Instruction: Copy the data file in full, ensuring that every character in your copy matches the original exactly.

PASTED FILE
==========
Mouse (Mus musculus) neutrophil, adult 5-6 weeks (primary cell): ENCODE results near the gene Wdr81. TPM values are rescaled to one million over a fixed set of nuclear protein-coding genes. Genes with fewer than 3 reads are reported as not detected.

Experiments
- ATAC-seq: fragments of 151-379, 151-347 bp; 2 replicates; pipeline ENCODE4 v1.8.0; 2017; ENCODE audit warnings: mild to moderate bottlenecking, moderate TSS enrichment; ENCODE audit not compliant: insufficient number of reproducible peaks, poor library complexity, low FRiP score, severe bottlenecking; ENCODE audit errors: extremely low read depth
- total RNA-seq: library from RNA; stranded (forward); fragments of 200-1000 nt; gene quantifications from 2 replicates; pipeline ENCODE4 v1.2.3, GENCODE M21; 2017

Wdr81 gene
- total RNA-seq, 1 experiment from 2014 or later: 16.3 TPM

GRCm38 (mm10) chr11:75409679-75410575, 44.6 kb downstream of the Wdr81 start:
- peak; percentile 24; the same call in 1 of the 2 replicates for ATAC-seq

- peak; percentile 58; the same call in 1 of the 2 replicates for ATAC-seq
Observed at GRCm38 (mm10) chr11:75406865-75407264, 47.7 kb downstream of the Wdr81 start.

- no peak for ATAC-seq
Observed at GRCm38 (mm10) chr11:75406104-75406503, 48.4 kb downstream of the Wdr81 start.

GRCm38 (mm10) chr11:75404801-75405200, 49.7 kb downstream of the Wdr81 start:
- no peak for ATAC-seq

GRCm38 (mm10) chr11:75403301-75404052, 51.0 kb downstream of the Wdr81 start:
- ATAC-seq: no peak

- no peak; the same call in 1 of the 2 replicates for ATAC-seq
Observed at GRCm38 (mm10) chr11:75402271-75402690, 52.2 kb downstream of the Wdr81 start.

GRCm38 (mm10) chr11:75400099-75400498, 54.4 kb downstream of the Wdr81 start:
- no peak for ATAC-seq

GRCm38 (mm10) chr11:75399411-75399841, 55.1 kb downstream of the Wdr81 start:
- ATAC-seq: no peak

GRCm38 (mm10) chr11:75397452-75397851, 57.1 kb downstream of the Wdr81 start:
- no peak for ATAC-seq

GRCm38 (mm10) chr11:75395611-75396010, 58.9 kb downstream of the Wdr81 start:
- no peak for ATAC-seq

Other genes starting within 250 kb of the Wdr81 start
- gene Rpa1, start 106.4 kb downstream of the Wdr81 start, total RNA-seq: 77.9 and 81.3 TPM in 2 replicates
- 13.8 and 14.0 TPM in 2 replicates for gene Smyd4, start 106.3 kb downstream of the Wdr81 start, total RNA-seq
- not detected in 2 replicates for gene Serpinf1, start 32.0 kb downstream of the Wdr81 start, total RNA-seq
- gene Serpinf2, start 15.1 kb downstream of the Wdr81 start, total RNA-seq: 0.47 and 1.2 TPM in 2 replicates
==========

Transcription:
Mouse (Mus musculus) neutrophil, adult 5-6 weeks (primary cell): ENCODE results near the gene Wdr81. TPM values are rescaled to one million over a fixed set of nuclear protein-coding genes. Genes with fewer than 3 reads are reported as not detected.

Experiments
- ATAC-seq: fragments of 151-379, 151-347 bp; 2 replicates; pipeline ENCODE4 v1.8.0; 2017; ENCODE audit warnings: mild to moderate bottlenecking, moderate TSS enrichment; ENCODE audit not compliant: insufficient number of reproducible peaks, poor library complexity, low FRiP score, severe bottlenecking; ENCODE audit errors: extremely low read depth
- total RNA-seq: library from RNA; stranded (forward); fragments of 200-1000 nt; gene quantifications from 2 replicates; pipeline ENCODE4 v1.2.3, GENCODE M21; 2017

Wdr81 gene
- total RNA-seq, 1 experiment from 2014 or later: 16.3 TPM

GRCm38 (mm10) chr11:75409679-75410575, 44.6 kb downstream of the Wdr81 start:
- peak; percentile 24; the same call in 1 of the 2 replicates for ATAC-seq

- peak; percentile 58; the same call in 1 of the 2 replicates for ATAC-seq
Observed at GRCm38 (mm10) chr11:75406865-75407264, 47.7 kb downstream of the Wdr81 start.

- no peak for ATAC-seq
Observed at GRCm38 (mm10) chr11:75406104-75406503, 48.4 kb downstream of the Wdr81 start.

GRCm38 (mm10) chr11:75404801-75405200, 49.7 kb downstream of the Wdr81 start:
- no peak for ATAC-seq

GRCm38 (mm10) chr11:75403301-75404052, 51.0 kb downstream of the Wdr81 start:
- ATAC-seq: no peak

- no peak; the same call in 1 of the 2 replicates for ATAC-seq
Observed at GRCm38 (mm10) chr11:75402271-75402690, 52.2 kb downstream of the Wdr81 start.

GRCm38 (mm10) chr11:75400099-75400498, 54.4 kb downstream of the Wdr81 start:
- no peak for ATAC-seq

GRCm38 (mm10) chr11:75399411-75399841, 55.1 kb downstream of the Wdr81 start:
- ATAC-seq: no peak

GRCm38 (mm10) chr11:75397452-75397851, 57.1 kb downstream of the Wdr81 start:
- no peak for ATAC-seq

GRCm38 (mm10) chr11:75395611-75396010, 58.9 kb downstream of the Wdr81 start:
- no peak for ATAC-seq

Other genes starting within 250 kb of the Wdr81 start
- gene Rpa1, start 106.4 kb downstream of the Wdr81 start, total RNA-seq: 77.9 and 81.3 TPM in 2 replicates
- 13.8 and 14.0 TPM in 2 replicates for gene Smyd4, start 106.3 kb downstream of the Wdr81 start, total RNA-seq
- not detected in 2 replicates for gene Serpinf1, start 32.0 kb downstream of the Wdr81 start, total RNA-seq
- gene Serpinf2, start 15.1 kb downstream of the Wdr81 start, total RNA-seq: 0.47 and 1.2 TPM in 2 replicates